How can changes in protein isomer concentration trigger protein aggregation diseases?
Conner Sandefur (November 6, 2010)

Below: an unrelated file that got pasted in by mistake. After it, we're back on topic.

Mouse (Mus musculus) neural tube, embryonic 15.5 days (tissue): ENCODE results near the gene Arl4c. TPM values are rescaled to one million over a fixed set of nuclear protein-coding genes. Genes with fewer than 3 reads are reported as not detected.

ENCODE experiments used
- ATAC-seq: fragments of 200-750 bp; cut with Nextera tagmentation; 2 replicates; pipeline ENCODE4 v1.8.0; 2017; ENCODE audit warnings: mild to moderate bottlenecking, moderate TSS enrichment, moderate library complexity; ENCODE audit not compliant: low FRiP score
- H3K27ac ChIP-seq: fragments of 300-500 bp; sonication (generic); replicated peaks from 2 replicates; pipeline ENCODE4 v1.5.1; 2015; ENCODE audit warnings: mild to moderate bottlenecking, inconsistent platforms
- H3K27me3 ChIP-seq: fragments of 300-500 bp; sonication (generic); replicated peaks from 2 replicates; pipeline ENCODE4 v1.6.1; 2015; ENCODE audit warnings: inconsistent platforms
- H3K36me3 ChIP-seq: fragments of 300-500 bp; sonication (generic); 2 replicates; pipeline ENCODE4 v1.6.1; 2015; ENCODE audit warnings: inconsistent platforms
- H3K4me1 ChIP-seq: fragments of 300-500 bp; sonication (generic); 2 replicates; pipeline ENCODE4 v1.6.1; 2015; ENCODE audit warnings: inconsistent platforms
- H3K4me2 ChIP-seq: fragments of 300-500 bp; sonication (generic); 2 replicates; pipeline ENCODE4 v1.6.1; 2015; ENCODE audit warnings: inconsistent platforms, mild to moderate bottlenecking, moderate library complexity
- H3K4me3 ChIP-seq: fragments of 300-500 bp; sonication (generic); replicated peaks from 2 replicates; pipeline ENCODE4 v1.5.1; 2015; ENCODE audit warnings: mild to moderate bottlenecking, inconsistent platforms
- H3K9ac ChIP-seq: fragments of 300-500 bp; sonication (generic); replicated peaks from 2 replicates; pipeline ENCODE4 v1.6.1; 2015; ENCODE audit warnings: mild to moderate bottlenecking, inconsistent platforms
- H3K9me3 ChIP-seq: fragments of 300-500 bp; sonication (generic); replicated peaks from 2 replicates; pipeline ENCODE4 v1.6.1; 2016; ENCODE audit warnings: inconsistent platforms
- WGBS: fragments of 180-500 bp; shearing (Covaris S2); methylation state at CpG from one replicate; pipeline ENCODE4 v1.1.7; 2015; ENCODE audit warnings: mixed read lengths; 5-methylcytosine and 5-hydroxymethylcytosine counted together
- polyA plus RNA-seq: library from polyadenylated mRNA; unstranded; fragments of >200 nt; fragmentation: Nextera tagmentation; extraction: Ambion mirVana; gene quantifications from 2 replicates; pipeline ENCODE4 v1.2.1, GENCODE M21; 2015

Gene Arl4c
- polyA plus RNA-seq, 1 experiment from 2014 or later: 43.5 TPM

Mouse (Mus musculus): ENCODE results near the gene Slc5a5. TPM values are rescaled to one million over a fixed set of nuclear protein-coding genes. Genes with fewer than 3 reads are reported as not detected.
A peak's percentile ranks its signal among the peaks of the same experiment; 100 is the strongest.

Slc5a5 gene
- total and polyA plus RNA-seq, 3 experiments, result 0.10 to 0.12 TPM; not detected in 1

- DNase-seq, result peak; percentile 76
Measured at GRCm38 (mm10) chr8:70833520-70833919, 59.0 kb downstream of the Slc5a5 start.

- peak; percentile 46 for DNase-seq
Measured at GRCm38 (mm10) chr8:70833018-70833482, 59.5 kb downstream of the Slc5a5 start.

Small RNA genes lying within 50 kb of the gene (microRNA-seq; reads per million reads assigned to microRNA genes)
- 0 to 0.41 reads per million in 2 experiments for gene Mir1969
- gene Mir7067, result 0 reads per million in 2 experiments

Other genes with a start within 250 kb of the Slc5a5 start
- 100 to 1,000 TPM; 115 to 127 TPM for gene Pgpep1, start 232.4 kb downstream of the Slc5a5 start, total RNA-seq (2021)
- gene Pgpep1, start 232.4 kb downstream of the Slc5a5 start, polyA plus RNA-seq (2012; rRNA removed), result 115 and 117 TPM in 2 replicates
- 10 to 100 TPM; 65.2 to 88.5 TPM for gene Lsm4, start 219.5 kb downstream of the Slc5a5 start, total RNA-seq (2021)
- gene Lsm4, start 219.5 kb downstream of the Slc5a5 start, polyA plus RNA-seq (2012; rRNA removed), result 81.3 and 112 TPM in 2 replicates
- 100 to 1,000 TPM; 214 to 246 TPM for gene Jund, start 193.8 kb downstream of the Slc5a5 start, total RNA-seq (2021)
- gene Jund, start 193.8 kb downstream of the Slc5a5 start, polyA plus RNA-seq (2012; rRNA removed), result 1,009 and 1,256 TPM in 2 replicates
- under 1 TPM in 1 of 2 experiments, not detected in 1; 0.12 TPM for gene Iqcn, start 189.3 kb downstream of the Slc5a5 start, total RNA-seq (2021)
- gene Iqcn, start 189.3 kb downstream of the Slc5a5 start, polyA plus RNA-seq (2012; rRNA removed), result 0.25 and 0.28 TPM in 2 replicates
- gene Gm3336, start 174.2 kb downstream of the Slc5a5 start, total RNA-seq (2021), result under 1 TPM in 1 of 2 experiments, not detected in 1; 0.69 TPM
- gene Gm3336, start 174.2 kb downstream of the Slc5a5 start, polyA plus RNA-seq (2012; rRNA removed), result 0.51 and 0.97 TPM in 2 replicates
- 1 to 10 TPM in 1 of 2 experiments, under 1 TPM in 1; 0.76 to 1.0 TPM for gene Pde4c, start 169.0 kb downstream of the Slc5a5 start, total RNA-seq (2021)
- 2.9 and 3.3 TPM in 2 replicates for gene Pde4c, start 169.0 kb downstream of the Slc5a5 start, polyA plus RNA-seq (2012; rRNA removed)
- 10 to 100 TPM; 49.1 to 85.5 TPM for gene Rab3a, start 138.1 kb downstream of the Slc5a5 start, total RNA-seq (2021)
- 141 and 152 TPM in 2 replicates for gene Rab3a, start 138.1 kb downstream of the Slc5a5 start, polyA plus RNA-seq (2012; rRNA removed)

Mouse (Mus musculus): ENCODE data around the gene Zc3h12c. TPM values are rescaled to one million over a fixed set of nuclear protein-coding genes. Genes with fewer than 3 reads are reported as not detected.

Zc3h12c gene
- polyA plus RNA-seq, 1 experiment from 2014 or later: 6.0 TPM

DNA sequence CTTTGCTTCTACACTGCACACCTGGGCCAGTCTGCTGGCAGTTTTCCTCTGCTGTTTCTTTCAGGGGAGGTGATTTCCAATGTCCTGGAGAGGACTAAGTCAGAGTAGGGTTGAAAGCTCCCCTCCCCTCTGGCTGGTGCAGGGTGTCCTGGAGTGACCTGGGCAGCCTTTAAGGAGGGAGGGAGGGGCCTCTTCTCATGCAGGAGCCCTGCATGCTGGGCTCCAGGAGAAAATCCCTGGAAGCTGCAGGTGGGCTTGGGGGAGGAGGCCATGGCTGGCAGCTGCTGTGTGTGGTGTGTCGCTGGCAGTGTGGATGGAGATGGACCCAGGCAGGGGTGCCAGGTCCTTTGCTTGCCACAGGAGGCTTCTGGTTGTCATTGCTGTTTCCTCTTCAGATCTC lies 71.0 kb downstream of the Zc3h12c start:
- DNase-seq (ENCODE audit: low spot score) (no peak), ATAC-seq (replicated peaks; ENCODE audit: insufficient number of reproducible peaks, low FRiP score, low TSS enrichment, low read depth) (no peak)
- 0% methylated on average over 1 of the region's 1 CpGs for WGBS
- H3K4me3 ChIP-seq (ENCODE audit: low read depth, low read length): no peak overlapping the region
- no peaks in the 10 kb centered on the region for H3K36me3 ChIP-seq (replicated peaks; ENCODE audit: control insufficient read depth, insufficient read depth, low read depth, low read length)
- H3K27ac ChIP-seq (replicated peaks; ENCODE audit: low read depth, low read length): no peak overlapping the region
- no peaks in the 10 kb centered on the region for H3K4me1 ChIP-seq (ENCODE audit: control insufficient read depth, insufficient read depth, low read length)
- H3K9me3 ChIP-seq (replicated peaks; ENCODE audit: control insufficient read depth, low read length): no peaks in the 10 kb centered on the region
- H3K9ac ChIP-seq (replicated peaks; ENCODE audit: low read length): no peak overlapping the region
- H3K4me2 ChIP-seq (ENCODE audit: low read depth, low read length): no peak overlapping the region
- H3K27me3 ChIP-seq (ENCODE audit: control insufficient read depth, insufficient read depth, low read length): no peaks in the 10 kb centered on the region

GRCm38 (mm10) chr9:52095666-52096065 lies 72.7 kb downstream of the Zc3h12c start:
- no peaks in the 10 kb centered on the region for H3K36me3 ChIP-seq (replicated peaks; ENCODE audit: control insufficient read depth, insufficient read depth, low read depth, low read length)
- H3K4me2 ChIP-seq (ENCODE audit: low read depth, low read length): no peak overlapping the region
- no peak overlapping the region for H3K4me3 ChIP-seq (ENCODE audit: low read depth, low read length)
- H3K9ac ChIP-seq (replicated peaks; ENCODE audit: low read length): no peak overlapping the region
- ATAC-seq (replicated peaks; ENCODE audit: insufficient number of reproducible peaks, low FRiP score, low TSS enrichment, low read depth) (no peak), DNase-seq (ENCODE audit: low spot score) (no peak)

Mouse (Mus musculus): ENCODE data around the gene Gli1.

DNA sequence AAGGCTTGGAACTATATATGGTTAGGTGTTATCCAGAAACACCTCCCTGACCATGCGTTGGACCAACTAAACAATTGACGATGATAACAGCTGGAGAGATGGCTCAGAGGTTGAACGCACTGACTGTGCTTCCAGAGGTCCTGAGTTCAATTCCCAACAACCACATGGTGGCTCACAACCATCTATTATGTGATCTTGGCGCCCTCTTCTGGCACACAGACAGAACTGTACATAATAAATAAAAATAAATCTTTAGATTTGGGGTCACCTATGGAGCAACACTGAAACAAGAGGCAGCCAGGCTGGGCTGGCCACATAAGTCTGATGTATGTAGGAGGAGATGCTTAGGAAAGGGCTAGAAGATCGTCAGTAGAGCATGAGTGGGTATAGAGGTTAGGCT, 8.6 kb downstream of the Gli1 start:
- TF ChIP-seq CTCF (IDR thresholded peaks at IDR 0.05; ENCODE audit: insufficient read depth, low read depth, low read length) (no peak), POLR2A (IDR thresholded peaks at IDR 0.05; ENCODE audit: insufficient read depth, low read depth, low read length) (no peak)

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Conformational diseases result from the failure of a specific protein to fold into its correct functional state. The misfolded proteins can lead to the toxic aggregation of proteins. In some cases, misfolded proteins interact with bystanders proteins (unfolded and native folded proteins), eliciting a misfolded phenotype. These bystander polypeptides would follow their normal physiological pathways in absence of misfolded proteins. In some conformational diseases, evidence suggests that bystander protein disappearance occurs through direct or indirect interaction with misfolded proteins, resulting in a transformation into aggregate-prone misfolded protein. Protein aggregation in conformational diseases often displays a threshold phenomenon characterized by a sudden shift between nontoxic and toxic levels of protein aggregates. We propose a general mechanism of bystander and misfolded protein interaction to investigate how the threshold phenomenon in protein aggregation is triggered in conformational diseases. Using a continuous flow reactor model of the endoplasmic reticulum, we derived the conditions necessary to produce threshold phenomena. Our results indicate that slight changes in the ratio of misfolded to bystander basal protein concentrations can trigger the threshold phenomena in protein aggregation. Our model proposes a general mechanism for the loss of function observed in certain conformational diseases. We also identify the conditions necessary to trigger the observed threshold phenomena in protein aggregation. Understanding the conditions necessary for the aggregation threshold phenomena is an important step towards developing therapeutic strategies targeting the modulation of conformational diseases.